It’s a Wonderful Life. 1946. Jimmy Stewart, Donna Reed.

An angel helps a compassionate but despairingly frustrated businessman by showing what life would have been like if he never existed. [imdb]

Come on – does it get much better than Jimmy Stewart running down Main Street in Bedford Falls—a new lease on life after having glimpsed a possible world in which he’d never been born?  A tale of how one man’s life has so much impact on the world and community around him. Frank Capra’s wonderful direction and Jimmy Stewart’s tender, yet feverish portrayal of George Bailey combined to turn this film into the classic it is today. I’m glad it’s played ad nauseum on TV every holiday season. It’s not only entertaining, but it’s message is universal and everlasting. No man is a failure who has friends… Indeed.

Elf. 2006. Starring Will Ferrell, Zooey Deschanel, James Caan.

After inadvertently wreaking havoc on the elf community due to his ungainly size, a man raised as an elf at the North Pole is sent to the U.S. in search of his true identity. [imdb]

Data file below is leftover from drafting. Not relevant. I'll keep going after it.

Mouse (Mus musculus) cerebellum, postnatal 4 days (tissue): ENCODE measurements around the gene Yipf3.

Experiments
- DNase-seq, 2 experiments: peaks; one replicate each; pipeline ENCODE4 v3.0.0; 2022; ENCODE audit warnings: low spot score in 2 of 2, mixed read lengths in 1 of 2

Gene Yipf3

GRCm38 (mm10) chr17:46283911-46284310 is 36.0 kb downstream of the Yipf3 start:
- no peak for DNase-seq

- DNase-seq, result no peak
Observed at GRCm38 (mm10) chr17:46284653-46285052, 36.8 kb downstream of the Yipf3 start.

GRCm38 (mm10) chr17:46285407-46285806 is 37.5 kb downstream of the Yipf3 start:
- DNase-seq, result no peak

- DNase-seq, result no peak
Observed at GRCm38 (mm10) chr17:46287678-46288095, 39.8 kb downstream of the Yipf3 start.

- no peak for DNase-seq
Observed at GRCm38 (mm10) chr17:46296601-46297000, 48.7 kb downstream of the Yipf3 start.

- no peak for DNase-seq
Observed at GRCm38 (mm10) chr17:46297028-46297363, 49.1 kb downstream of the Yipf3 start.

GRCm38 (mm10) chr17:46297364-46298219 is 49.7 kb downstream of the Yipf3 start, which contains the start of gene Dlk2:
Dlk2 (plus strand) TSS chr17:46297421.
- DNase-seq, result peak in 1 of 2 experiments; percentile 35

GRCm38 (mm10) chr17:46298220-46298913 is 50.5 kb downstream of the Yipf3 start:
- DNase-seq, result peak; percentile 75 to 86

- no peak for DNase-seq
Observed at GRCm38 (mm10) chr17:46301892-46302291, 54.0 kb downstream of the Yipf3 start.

Silly, silly, silly – but terribly fun…and so quotable. It’s not everyone’s cup of tea, and Will Ferrell might annoy some people, but I gotta say he is just so loveable in this movie. Playing the na├»ve “elf” Buddy, Will gets away with a lot of crass, immature humor (every bit of which is hilarious). And as far as modern holiday movies go, this one’s pretty original in concept. If the doctor’s office scene doesn’t make you laugh—check your pulse. No doubt, the season’s going to be hectic, dramatic and stressful for a lot of people – so do yourself a favor, unwind a little by renting Elf and have a laugh. 

So, now it's your turn: 
What are your favorite holiday movies?
Tell us in the comments section of this post. 
 

2 comments:

  1. Miracle on 34th Street
    A Christmas Story
    Meet Me In St. Louis

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  2. A Child's Christmas in Wales
    Miracle on 34th Street (original)
    Christmas in Connecticut (original)
    Holiday Inn
    Scrooge aka A Christmas Carol (1951)
    The Bishop's Wife (1947)
    It's a Wonderful Life (1946)
    A Christmas Story
    Elf
    Scrooged